by Zita Fletcher
GOLDEN, N.M. (CNS) — While the doors of a small, old adobe church in a former gold-mining town were open during a construction project, an unknown person walked down the aisle, slipped into the sacristy and walked off with a 200-year-old painting.
The painting, a unique image of the Sacred Heart of Jesus, recently disappeared from San Francisco de Asis Church during a restoration project. As crews worked to refurbish old wooden ceiling beams called vigas, the painting — measuring about 20-by-30 inches and weighing between 40 and 50 pounds — was stolen.
The theft in Santa Fe County has left the close-knit parish community feeling distressed and confused.
“It’s certainly saddening for any church to find that somebody took something,” commented Dominican Father Jon Alexander, pastor. “You don’t expect it.”
Built in 1839, the church sits on a hill surrounded by scenic green slopes in the rural town of Golden at the base of the San Pedro Mountains in the Archdiocese of Santa Fe. The site of the first gold rush west of the Mississippi River, the town once was a booming mining settlement in the 1870s with saloons and camps of prospectors seeking placer gold. After the gold ran out, the town was largely abandoned by the 1900s.
Although some describe Golden as a ghost town, the parish of San Francisco de Asis is very much alive. Residents of nearby towns and far-off cities travel to visit the old church and attend liturgies every weekend.
The interior of the tiny church is decorated with touching care. Many furnishings were donated by parishioners. Even the stained-glass windows were crafted by a local.
The stolen painting was donated to the church by the family of Michael Montano, a resident of Albuquerque, who volunteers to help maintain the church. A plaque outside the church bears Montano’s name among other volunteers and contributors, “In Recognition of Hard Work & Generous Donation.”
Montano appealed to whomever has the painting to return it. “We would like to have it back,” he said. “It belongs to the church here.”
Dottie Melendez called the theft a violation of the parish community. She and her husband, John Melendez, are the major-domos, or caretakers, of the church. They work on a voluntary basis, maintaining the interior of the building and the furnishings.
Dottie was the first person to notice the painting was missing. “John and I looked for it everywhere and couldn’t find it,” she recounted. “So the next Saturday when there was Mass, I asked Michael, ‘What happened to the big picture?’ And he said, ‘I don’t know.'”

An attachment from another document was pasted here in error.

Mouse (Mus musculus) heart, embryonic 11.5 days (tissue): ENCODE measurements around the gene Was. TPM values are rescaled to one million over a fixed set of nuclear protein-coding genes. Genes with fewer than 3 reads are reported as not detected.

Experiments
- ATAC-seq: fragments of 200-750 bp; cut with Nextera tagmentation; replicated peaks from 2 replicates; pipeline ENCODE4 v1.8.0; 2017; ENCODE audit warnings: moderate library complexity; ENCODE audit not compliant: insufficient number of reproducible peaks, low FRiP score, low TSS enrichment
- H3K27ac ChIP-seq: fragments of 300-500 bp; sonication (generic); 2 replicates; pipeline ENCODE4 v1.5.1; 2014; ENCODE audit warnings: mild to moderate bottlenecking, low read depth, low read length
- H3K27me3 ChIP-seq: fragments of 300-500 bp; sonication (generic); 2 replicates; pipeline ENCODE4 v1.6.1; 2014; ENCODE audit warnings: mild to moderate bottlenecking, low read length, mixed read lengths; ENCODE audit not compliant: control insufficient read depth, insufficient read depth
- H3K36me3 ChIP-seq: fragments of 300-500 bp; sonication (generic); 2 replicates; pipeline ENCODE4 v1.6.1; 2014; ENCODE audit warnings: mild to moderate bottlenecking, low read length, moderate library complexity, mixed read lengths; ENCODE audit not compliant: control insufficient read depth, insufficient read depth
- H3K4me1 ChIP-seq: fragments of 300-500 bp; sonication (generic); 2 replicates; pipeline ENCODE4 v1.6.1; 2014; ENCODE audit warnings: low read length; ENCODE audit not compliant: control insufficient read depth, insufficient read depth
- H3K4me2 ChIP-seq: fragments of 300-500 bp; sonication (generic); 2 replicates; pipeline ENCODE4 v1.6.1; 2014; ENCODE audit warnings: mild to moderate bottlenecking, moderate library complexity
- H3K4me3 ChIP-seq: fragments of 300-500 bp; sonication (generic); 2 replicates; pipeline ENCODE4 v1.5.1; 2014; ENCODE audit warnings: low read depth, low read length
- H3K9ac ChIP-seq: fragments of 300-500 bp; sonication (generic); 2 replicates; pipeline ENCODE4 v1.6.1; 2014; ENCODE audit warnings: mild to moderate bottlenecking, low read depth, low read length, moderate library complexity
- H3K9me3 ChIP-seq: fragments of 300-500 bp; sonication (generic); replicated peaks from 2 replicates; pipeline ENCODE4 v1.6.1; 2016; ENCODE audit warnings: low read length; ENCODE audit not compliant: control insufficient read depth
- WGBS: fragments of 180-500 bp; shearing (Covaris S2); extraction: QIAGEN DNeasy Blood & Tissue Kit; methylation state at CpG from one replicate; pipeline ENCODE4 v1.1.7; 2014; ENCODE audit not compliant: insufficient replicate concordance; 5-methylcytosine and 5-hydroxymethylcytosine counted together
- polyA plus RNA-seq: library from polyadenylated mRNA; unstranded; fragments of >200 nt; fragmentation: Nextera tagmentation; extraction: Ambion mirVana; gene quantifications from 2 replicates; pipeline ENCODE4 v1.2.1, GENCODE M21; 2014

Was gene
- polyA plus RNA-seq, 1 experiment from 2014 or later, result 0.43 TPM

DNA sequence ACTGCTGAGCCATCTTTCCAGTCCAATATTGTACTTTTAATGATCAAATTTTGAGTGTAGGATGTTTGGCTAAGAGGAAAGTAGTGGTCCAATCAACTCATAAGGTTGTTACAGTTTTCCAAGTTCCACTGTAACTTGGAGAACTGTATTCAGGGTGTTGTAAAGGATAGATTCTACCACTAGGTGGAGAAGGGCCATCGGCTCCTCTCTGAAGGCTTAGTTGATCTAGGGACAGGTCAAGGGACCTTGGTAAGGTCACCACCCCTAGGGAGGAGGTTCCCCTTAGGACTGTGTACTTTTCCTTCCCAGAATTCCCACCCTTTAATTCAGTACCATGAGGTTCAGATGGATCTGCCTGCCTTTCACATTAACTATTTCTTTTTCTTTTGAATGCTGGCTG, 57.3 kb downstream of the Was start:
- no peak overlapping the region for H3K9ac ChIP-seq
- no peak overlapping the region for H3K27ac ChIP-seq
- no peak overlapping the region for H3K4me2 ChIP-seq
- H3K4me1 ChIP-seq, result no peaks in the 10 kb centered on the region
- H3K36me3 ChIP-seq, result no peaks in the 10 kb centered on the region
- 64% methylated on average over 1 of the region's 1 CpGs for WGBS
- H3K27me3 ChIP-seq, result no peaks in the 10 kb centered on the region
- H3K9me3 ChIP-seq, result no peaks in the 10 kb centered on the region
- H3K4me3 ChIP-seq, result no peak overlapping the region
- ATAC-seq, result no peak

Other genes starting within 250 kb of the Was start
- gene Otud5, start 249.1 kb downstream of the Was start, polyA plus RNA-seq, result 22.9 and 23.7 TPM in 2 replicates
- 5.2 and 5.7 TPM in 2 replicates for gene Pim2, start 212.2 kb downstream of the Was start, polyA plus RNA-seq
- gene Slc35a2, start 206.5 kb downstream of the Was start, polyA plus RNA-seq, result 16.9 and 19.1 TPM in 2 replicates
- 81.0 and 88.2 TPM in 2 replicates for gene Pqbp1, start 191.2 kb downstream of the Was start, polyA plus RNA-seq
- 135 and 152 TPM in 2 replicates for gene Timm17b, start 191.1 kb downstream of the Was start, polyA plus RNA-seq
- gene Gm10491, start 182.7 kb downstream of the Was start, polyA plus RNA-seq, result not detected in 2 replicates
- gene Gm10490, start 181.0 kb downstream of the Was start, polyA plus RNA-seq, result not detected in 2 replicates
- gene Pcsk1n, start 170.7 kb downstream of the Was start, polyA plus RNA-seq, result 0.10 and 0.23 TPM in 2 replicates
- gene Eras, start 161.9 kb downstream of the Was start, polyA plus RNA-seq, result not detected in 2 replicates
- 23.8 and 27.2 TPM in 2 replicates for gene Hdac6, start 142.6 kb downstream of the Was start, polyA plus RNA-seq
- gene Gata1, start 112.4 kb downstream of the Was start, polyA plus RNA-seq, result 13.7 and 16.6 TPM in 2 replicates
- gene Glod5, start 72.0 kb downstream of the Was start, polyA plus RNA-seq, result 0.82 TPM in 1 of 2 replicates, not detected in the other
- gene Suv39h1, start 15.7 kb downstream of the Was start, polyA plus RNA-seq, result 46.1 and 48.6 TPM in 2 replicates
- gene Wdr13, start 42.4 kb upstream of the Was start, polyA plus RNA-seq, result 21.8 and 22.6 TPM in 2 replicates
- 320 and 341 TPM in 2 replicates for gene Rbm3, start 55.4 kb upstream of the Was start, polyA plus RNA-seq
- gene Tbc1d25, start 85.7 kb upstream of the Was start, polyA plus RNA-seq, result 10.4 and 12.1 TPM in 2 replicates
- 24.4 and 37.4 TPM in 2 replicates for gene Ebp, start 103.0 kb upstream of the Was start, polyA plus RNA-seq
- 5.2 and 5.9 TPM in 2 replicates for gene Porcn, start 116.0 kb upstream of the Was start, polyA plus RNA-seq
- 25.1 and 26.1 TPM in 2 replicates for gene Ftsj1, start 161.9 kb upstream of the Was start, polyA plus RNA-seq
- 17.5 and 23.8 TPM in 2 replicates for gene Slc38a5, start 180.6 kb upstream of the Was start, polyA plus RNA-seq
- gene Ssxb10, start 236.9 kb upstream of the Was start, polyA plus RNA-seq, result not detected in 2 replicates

There was no sign of a forced entry. The theft appears to have been a crime of opportunity. While the doors were open, and everyone was distracted with the construction project, the antique painting vanished without a trace.
Realizing the painting was stolen, Dottie recalled her dismay. “I was worried, saddened, and thinking, ‘Well, who would do that?'”
At the following Mass, Father Alexander appealed to anyone who might have a clue about the painting’s whereabouts to give information. No one has yet come forward.
This is not the first time the small country church has been targeted by thieves. Years ago, all of the Stations of the Cross were snatched from the walls. According to parishioners, one of the stolen images later appeared for sale on Craigslist.
In a recent break-in at the parish, an unknown intruder smashed through the sacristy window and absconded with a plaster bust of Jesus and a picture of Our Lady of Guadalupe as well as small food items and utensils from the kitchen.
Montano decided to volunteer to help restore and protect the church because of break-ins and vandalism. He recalled a time when thieves did not allow even the dead to rest in peace. Robbers repeatedly stole antique headstones from the old church cemetery. So Montano built a wall to protect the gravesites.
“When you look at something, you might think, ‘Well, that’s not very valuable,'” said John Melendez. “But for us, it is very valuable. It’s ours here and it should be respected.”
In response to the theft of the painting, the parish council has decided to photograph and catalog all items in the church. Other safety measures are also in discussion. Iron anti-theft bars may soon cast shadows over the tiny stained-glass windows.
Parishioners said they cannot determine the financial value of the painting. However, what they all agree on is that it has great sentimental worth.
“You can have a painting that’s 100 or 200 years old, and somebody can sell it for whatever they want, because to them they don’t care,” said John Melendez. “But for us, it’s priceless.”